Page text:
“How long have we been on this rock? Five weeks? Two days? Where are we? Help me to recollect.”
The Lighthouse is a 2019 psychological horror film directed and produced by Robert Eggers, who co-wrote the screenplay with his brother Max Eggers. Shot in black-and-white, the film stars Willem Dafoe and Robert Pattinson as two lighthouse keepers who start to lose their sanity when a storm strands them on the remote island where they are stationed.
In the late 19th century, Ephraim Winslow (Robert Pattinson) is sent on a boat to serve a contract job as a wickie for four weeks on an isolated island off the coast of New England, under the supervision of an irritable elderly man named Thomas Wake (Willem Dafoe). On the first day of the job, Winslow notices a hole in his cot. As he digs into it, he finds a small scrimshaw of a mermaid and stuffs it in his jacket. Winslow observes Wake going up to the lighthouse’s lantern room at night and stripping naked. Winslow begins experiencing visions and dreams of tentacles in the lighthouse, tree stumps floating in the water, and distant images of a mermaid (Valeriia Karamän).
Over the course of his stay, Wake demands Winslow take the more taxing jobs—refueling the light, carrying heavy kerosene containers, and disposing of the two men’s chamber pots. As the weeks progress, Winslow repeatedly encounters a seagull. Wake warns Winslow that it is bad luck to kill a seagull, as he is superstitious that the animals are reincarnated sailors. The weeks continue, and Winslow masturbates to the figurine of the mermaid and continues to see Wake naked. One night at dinner, the two get to know each other and discuss Wake’s previous second wickie, who Wake says died shortly after losing his sanity. Winslow reveals that he used to work in Canada as a timberman, but decided to change professions.
The day before Winslow is slated to leave, he notices the water pump is releasing bloody water and investigates. He checks the cistern to see a dying gull floating inside. The one-eyed seagull flies down and attacks Winslow, who grabs it and beats it to death against the cistern.
Was Wake right about the superstition? Will killing a gull really attract bad luck or is the mounting insanity just inevitable?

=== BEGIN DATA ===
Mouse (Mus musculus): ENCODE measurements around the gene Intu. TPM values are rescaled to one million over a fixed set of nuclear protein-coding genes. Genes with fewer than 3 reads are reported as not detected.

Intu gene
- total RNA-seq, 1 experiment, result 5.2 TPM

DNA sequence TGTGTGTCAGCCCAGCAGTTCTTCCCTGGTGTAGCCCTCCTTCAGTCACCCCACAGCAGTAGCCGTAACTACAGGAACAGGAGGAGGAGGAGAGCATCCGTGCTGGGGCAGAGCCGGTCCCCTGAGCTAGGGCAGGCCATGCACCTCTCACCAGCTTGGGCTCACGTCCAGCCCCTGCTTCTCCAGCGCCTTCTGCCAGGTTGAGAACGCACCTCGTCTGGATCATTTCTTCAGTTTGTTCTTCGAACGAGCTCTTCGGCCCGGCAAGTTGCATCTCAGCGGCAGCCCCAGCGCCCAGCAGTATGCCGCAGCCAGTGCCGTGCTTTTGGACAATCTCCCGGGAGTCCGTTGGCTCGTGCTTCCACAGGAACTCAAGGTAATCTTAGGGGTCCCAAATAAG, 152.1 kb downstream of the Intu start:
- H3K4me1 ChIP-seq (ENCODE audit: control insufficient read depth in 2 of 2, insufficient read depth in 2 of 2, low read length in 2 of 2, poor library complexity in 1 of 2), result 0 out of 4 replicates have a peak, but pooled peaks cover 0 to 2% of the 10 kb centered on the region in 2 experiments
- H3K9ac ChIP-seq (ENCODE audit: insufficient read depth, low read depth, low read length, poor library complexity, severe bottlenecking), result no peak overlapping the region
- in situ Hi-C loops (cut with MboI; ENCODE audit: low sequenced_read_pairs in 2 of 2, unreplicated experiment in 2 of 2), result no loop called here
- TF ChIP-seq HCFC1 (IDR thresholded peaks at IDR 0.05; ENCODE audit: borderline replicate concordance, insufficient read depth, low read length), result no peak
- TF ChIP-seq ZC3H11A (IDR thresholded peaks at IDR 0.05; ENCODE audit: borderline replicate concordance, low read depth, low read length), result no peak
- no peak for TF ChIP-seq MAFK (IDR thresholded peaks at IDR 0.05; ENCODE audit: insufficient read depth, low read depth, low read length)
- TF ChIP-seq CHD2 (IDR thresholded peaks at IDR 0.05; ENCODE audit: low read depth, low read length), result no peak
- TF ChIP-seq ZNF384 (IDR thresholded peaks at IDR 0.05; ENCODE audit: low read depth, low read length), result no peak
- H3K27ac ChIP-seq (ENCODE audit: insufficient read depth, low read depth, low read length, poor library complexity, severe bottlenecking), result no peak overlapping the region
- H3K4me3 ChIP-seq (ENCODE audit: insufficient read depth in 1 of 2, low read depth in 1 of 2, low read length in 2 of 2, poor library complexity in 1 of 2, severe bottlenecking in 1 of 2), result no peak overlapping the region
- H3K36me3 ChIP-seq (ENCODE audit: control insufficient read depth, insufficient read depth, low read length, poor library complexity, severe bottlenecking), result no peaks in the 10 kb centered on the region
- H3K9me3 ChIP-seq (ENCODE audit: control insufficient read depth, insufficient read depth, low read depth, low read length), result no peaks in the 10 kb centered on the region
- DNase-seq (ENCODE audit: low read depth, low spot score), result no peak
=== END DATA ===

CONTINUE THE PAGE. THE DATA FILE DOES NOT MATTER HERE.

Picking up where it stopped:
The Lighthouse is an amazing scenario for a horror movie, and has a truly unique situation that I’ve never seen before. Going into it I could never have imagined watching two lighthouse keepers trapped on an island would be so entertaining and one of my favourite films of the year but here we are. The Lighthouse is a hypnotic, entrancing, engrossing mindfuck. It was one of those films where you turn the lights off and just fully immerse yourself.
It cannot be stressed enough how incredibly well acted this film is. Willem Dafoe and Robert Pattinson are unbelievable and their performances are truly award winning. The casting was perfect and absolutely genius. Their dynamic was marvellous, leading to scenes of such an array of emotion. I would go from laughter to disgust, tense to enchanted. The best scenes are the quiet conversational ones, which is a true testament to both their performances. Eventually, you start to see their relationship as almost an old married couple, where the lighthouse itself is the mistress that they both crave. The director definitely understands the power of environment in a movie and the lighthouse is a character in her own right.
Speaking of the environment, The Lighthouse has some stunning cinematography and the shots are beautiful. The black and white aspect definitely adds to the visuals as a creative element. Furthermore, the effects are fantastic and extremely realistic.
In artsy films such as these sometimes you can feel a level of pretentiousness but that’s not the vibe this film has at all. I felt very involved and although I was often bewildered by this fever dream, I never felt lost or forgotten.
The Lighthouse is an enchanting, horrifying tale full of realistic, raw human emotion and the two best performances I’ve ever seen. I’ve never felt such a range of emotions watching a film, it truly is an experience. The supernatural elements just added to the story, making it feel Lovecraftian and if I could think of any negatives (very difficult), it would be that I would have preferred a more clear ending. But I understand the ambiguity though and it doesn’t ruin the journey at all.